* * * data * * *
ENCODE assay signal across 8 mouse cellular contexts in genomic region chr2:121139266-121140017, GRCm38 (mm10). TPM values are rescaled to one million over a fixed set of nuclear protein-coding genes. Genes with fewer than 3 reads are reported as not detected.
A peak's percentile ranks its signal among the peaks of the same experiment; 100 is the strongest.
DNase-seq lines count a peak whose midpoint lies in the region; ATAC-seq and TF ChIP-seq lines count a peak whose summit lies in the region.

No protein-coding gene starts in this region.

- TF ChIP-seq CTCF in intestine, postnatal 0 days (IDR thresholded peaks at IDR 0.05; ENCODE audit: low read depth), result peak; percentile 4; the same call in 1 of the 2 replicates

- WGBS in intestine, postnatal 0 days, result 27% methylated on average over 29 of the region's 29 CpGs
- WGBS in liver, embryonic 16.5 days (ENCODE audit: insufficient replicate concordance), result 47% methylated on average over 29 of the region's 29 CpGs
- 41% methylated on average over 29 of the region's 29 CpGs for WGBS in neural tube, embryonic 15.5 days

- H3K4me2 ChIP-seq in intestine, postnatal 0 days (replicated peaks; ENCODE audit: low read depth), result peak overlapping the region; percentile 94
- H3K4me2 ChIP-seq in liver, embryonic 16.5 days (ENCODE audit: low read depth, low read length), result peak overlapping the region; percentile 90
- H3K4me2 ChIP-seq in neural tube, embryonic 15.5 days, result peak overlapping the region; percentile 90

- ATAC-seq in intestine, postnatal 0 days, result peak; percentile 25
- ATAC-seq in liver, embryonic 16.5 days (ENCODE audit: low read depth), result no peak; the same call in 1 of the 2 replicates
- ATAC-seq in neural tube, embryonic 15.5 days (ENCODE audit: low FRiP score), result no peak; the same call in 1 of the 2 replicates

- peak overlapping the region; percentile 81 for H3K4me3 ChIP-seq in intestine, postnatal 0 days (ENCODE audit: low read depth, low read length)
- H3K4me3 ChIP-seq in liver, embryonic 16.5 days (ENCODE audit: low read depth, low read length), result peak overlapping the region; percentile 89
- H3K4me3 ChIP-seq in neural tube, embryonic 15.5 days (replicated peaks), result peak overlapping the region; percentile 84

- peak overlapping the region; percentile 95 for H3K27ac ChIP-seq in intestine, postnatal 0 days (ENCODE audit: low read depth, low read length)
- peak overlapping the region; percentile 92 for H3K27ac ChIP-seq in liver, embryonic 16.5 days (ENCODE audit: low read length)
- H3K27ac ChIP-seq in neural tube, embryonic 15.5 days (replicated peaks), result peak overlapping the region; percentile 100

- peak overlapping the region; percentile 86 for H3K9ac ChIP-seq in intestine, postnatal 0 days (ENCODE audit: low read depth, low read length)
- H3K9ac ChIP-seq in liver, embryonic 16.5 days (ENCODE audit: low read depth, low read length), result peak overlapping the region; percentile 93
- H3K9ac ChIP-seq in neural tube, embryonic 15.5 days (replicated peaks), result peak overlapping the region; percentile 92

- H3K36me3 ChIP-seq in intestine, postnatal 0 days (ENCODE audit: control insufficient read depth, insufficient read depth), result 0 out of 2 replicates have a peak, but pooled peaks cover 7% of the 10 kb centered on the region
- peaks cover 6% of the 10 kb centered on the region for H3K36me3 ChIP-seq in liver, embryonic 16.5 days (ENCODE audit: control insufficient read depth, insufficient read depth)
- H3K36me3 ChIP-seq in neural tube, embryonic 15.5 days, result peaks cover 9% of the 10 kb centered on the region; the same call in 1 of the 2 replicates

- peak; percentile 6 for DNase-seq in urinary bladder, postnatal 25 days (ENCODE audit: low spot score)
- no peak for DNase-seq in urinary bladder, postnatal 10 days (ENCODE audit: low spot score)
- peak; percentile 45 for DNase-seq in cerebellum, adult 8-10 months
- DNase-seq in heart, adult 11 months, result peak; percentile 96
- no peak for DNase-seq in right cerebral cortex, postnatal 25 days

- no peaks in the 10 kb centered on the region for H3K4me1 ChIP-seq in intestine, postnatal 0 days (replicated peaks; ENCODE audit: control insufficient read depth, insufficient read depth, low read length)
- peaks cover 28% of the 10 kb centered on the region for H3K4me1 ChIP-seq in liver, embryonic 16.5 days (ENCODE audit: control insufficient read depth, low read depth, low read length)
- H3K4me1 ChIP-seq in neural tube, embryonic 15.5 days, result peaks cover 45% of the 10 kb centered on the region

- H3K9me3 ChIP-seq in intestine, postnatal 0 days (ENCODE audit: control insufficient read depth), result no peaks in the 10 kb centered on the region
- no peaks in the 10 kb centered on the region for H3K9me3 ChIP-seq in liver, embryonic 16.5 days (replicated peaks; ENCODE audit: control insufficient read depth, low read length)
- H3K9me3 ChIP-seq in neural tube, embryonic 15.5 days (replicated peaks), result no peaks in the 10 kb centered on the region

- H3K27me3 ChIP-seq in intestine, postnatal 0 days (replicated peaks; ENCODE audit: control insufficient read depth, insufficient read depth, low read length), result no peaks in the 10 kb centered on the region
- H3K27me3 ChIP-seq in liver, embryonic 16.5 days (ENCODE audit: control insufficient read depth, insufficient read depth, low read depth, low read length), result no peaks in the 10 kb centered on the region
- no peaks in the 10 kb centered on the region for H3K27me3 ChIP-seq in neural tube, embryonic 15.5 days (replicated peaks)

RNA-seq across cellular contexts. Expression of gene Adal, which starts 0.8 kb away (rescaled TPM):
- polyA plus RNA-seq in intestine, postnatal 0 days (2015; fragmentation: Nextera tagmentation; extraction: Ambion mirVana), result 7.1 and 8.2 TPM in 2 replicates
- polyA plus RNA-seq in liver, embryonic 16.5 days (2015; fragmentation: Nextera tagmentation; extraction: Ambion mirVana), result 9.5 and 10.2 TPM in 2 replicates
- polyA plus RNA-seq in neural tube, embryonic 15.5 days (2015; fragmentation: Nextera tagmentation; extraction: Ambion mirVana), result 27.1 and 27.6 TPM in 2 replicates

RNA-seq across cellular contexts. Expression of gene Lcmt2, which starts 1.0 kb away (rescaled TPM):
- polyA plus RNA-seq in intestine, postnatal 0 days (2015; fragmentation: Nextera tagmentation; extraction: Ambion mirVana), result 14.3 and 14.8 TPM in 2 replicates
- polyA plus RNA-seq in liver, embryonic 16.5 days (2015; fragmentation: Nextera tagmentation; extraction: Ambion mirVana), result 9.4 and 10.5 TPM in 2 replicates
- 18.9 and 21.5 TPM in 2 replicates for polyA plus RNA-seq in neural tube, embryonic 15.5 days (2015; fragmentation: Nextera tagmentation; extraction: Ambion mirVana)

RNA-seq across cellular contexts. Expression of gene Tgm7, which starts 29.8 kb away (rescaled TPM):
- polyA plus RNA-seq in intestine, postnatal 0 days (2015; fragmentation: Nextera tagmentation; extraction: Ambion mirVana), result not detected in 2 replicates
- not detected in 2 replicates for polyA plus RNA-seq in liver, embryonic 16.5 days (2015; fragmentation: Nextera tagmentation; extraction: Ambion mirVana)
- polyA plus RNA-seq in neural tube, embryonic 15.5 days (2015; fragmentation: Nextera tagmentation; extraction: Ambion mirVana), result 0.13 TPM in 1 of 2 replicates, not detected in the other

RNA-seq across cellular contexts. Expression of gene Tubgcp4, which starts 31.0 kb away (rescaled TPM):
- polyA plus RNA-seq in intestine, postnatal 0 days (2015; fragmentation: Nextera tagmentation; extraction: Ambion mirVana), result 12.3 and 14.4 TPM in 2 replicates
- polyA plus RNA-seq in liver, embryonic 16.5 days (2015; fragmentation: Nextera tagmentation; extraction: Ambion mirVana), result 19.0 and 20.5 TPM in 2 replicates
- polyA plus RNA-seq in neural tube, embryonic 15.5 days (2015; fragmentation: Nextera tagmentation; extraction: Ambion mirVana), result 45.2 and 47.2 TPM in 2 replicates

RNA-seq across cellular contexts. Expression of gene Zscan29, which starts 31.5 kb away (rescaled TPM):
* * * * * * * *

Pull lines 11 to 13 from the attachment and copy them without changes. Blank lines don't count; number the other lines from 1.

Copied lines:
- H3K4me2 ChIP-seq in neural tube, embryonic 15.5 days, result peak overlapping the region; percentile 90

- ATAC-seq in intestine, postnatal 0 days, result peak; percentile 25
- ATAC-seq in liver, embryonic 16.5 days (ENCODE audit: low read depth), result no peak; the same call in 1 of the 2 replicates